The dwindling public trust in certifying bodies like the USDA, rainforest-alliance, EU organic, etc. are a result of inefficiencies in their compliance and auditing processes. Most of these bodies are severely understaffed and lack the testing equipment necessary to conduct tests at scale. A framework like ROC  which Patagonia, Navitas organics, and others, have invested in kick starting standardized sustainable practices for certifying the cotton and superfoods used to produce their merchandise, focus not only on the key quality markers of the end product, but hones in on the three pillars of sustainability: Soil health, Animal Welfare and Social Fairness, but is yet to define how these pillars will be reliably measured and demonstrate whether the framework can be scaled operationally. Moreover, frameworks like these leverage existing certifications as a baseline for new applicants. These organizations; for-profit or non-profit act as mediators between the growers and consumers, inherently relying on third parties for testing and auditing to keep up with increasing demand. The common denominator is that decision makers in the supply chain place value on these products purely as commodities and at the whim of market futures, undervaluing the incredible wealth of data that went into obtaining the certification.

Market: wherever end-to-end supply chain traceability adds value or is critical; a few examples are:

  • Speciality Growers and Restaurants:
  • Health care and corporate kitchens:
  • Chocolatiers:
  • Biogenics manufacturers:
  • Wines and liquor:
  • Luxury foods:

Bringing digestible data to consumers: Trust in data not certs
It is the nature of certificates to rely on certifying bodies. Certifying and rating agencies compete among themselves and are motivated to demonstrate their relevance by, upholding high standards and maximizing number of certifications issued; the two of which usually conflict with each other. In such a scenario, shared, untampered, machine generated data, openly shared with peers on a linked ledger for cross validation before being printed onto a tamper-proof  label is a simple solution to generate direct value for the grower. The question Chipko endevors to answer is how can these vast arrays of datasets be meaningfully condensed for the consumer to encourage a purchase without diluting the trust in a faceless supply system.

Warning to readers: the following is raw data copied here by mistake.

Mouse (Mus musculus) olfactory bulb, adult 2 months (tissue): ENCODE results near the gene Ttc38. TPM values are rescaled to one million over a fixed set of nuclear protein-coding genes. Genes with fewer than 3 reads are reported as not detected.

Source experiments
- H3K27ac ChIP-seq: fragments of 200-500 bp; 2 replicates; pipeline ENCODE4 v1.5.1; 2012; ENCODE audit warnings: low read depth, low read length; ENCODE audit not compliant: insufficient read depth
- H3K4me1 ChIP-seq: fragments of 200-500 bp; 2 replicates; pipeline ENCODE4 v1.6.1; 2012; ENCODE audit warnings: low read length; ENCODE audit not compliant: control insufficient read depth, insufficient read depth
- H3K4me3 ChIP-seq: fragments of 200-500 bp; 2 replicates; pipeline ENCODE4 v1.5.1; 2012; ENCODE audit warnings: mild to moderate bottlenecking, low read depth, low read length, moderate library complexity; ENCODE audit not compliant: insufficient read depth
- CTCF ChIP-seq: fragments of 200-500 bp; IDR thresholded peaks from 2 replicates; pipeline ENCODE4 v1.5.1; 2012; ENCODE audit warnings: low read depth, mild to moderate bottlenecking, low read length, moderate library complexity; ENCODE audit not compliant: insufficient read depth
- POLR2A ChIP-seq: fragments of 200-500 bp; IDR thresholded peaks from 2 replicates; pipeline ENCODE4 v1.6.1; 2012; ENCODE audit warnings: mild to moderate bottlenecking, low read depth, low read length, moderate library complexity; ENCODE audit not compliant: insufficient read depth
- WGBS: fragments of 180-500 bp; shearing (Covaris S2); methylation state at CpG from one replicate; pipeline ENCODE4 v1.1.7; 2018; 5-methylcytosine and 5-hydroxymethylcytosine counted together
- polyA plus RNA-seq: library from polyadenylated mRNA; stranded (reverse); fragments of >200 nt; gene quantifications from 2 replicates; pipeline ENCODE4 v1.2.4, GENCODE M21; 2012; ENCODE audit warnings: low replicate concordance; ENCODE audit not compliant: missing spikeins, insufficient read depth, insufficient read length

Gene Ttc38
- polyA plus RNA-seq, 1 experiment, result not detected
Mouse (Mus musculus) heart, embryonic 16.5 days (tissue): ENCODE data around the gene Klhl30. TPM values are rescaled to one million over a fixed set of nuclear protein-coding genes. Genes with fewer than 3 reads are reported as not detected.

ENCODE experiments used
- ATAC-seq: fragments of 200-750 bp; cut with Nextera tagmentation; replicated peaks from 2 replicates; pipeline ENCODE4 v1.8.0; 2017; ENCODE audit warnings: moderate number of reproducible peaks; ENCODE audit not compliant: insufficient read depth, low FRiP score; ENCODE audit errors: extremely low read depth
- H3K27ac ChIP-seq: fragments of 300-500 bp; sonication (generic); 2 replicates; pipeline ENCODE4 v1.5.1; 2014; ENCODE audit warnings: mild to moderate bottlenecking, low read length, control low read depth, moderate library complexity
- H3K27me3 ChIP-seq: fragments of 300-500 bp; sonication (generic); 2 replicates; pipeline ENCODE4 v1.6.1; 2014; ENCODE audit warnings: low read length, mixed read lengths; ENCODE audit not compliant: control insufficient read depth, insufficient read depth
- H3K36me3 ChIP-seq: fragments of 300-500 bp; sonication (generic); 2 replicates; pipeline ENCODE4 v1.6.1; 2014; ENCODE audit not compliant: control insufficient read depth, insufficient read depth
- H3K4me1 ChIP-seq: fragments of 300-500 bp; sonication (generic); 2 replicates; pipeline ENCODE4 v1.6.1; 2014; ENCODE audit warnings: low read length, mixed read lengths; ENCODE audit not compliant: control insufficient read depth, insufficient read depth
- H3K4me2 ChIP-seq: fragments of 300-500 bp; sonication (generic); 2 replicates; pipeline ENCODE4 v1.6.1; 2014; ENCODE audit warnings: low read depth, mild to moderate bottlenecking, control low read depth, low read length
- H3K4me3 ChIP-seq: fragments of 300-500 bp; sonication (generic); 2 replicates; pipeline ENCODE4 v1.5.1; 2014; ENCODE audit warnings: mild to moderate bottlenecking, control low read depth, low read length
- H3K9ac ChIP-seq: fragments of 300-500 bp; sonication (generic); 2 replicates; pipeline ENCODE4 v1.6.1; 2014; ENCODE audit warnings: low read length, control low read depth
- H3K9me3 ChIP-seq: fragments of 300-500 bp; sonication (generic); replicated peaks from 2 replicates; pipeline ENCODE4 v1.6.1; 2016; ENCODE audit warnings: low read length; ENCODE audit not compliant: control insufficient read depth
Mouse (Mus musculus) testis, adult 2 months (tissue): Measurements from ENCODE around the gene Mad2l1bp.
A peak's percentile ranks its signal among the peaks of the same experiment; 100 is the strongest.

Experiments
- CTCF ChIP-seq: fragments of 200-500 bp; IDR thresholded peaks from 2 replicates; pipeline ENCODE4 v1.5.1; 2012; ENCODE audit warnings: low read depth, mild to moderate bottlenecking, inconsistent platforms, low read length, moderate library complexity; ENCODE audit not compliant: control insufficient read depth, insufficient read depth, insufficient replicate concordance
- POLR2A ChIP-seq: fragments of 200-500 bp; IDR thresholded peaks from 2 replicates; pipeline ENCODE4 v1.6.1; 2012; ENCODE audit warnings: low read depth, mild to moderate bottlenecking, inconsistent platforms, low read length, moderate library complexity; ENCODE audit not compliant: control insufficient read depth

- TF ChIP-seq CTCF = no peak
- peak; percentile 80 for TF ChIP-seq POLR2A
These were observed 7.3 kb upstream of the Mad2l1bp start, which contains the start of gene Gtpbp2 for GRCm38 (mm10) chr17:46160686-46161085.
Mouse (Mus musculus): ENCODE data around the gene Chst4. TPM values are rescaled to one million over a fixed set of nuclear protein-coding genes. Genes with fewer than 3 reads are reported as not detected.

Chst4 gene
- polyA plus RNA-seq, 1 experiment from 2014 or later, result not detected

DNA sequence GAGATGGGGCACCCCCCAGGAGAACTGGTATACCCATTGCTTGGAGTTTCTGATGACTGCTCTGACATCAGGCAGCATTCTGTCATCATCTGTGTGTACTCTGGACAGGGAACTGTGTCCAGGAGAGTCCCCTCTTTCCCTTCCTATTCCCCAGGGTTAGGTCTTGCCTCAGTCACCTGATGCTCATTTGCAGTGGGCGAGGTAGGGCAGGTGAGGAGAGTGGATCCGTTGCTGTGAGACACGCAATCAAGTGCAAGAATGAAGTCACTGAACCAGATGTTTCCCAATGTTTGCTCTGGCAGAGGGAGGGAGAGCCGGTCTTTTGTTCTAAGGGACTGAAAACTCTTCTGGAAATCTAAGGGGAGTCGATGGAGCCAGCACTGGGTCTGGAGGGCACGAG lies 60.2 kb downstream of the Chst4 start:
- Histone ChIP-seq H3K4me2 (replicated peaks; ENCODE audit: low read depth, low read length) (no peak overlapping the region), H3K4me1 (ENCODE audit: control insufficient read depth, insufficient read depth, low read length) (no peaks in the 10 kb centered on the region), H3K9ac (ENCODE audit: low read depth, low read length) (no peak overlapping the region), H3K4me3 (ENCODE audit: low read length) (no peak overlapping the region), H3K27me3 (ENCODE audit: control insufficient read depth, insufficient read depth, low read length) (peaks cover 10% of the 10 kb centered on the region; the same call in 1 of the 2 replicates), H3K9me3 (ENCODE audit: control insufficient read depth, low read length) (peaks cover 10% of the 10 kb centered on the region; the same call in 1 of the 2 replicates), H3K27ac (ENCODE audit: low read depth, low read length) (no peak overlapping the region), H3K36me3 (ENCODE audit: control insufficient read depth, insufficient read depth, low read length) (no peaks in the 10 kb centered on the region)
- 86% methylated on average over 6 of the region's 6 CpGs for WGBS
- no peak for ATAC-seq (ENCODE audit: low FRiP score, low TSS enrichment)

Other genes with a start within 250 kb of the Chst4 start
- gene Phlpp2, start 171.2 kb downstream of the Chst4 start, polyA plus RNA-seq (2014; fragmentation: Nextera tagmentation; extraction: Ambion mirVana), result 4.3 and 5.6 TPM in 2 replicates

Example of a verifiable token depicted as a QRCode, generated by various sensors: in this case a GPS

Monitor inputs. Share outputs. Validate results. Capture value.

The cost of sensing, IoT hardware and data storage have dropped drastically in the past decade. A plethora of open source solutions are now available for collecting, broadcasting and storing meaningful, reliable, encrypted data. Chipko aims to leverage  existing infrastructure and open source hardware devices to cheaply collect data from each level of supply chain by biometric authentication without the need to collect or reveal sensitive data by applying AI models to recognize patterns in every transaction throughout the supply chain starting with land and resource utilization. Additional auditable data like fair pay to involved individuals in the chain will only make underlying processes just.

Oversimplified: Data to Action

Firms working in farm data collection and suggestive farm input controls:,, CropX, SWIIM, Mavrx, EarthSense
Firms working in supply chain transparency: Bext360 (coffee), RipeIO


Chipko will tell a story about your food (for now! but really the human experience). Chipko will establish trust devoid of private data and ensure institutional honesty at the most fundamental levels. We will strive to make technology as foolproof as possible by keeping it and the data open. We will love the faceless men and women who make our lives possible. Everyday.



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Participant comments on CHIPKO: Story of your food. Source to consumption.

  1. The name chipko comes from the chipko movement. Chipko means: to stick together. Read more about it at: